The cover of this week’s Final Call

By now I’m ready to start speaking to people and getting their feelings on the situation. The first person I approach is Brother Kenneth Muhammad from the Nation of Islam. After purchasing my first Final Call in more than five years and inquiring about why he didn’t have any bean pies we got down to business.

Ron Glover: What was your initial reaction once you heard all of the details of this case?

Brother Kenneth Muhammad: Frustrated, because we’ve seen this happen time and time again and we know if we’re not treated right this will continue to happen, my first reaction was here they go again. Alot was done because he was killed by someone of a different race, my concern is that this is happening everyday in our communities. The same emphasis that we took on this rally here should be deal with every black child in our neighborhood, not just when it happens at the hands of someone from a different race. We should feel the same anger when one kills one of our own.

RG: What about the fact that he may never see the inside of a courtroom due to the “Stand Your Ground” law?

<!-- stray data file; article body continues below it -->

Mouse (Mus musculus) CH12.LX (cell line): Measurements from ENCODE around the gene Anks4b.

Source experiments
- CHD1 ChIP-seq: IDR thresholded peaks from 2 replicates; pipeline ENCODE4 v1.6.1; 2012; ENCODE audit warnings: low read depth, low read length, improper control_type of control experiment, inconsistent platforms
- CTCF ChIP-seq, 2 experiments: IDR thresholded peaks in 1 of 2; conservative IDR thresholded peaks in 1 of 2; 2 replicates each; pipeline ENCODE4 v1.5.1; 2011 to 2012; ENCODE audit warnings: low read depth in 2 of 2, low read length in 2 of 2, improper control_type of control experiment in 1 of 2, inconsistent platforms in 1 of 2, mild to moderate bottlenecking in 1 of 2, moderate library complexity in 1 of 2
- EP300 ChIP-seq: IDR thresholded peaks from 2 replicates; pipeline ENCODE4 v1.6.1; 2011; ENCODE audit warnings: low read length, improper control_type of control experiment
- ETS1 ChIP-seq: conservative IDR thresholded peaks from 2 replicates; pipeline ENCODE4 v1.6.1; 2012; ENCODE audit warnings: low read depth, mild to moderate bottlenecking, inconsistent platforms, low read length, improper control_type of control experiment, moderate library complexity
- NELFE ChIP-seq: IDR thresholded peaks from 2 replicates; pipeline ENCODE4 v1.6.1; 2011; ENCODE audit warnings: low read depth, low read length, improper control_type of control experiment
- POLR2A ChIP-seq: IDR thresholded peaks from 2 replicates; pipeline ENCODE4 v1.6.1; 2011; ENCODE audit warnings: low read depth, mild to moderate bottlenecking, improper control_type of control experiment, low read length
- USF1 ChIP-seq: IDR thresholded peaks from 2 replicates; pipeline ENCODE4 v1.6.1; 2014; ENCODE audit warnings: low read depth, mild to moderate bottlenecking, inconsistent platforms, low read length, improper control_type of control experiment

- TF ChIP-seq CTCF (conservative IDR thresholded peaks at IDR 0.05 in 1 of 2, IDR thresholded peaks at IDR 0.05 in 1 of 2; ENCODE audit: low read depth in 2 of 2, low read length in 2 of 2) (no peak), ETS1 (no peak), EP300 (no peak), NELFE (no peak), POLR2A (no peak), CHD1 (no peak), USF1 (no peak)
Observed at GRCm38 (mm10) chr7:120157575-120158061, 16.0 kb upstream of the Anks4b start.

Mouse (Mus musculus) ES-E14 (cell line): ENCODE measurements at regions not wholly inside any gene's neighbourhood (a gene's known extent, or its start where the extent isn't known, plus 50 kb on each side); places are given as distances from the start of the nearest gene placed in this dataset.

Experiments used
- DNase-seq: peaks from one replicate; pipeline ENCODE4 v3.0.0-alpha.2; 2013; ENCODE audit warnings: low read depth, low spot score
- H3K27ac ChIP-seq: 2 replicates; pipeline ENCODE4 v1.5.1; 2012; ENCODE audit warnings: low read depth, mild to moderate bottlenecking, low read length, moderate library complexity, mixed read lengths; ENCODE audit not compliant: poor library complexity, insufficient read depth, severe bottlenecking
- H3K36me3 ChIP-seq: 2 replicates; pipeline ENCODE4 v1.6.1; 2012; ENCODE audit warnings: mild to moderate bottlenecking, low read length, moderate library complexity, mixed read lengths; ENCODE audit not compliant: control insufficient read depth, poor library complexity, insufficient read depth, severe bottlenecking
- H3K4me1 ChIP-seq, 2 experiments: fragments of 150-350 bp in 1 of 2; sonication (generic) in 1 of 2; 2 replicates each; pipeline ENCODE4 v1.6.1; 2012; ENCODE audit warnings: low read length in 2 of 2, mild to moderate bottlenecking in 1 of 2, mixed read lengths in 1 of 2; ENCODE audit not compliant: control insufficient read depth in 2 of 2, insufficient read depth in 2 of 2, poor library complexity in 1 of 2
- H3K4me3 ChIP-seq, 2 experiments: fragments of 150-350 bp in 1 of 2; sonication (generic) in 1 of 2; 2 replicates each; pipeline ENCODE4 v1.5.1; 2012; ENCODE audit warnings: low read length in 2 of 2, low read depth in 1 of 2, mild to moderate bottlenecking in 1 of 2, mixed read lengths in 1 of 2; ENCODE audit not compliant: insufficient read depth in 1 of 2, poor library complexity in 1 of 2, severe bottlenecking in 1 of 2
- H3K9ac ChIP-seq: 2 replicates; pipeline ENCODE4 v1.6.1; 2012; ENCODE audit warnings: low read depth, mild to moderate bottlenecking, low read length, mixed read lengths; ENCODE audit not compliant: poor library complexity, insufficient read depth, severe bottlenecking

BKM: Yes sir Brother, I actually heard that on the news today that there is a possibility due to the law in Florida that it might not happen. Right now it’s a case of injustice, if it were me, you or any other minority we would’ve been locked up until we were found innocent.

RG: In the past many of today’s African-American athletes have taken a lot of criticism and ridicule for not taking a stance on issues such as this. With the gesture last week by the Miami Heat and others athletes of color has this awaken the Black Athlete?

BKM: They understand that this is likely to happen to someone who they didn’t know or even someone who they know. It’s great because it seems like that many of them leave and don’t come back once they get the money they leave and forget about those struggling in the inner city.

RG: Has the Brother Minister (Minister Louis Farrakhan) spoken out on this subject as of yet?

BKM: No sir he hasn’t but I’m sure that he will and I take my example from the Minister Louis Farrakhan.

RG: Thank you for your time Brother.

BKM: My pleasure.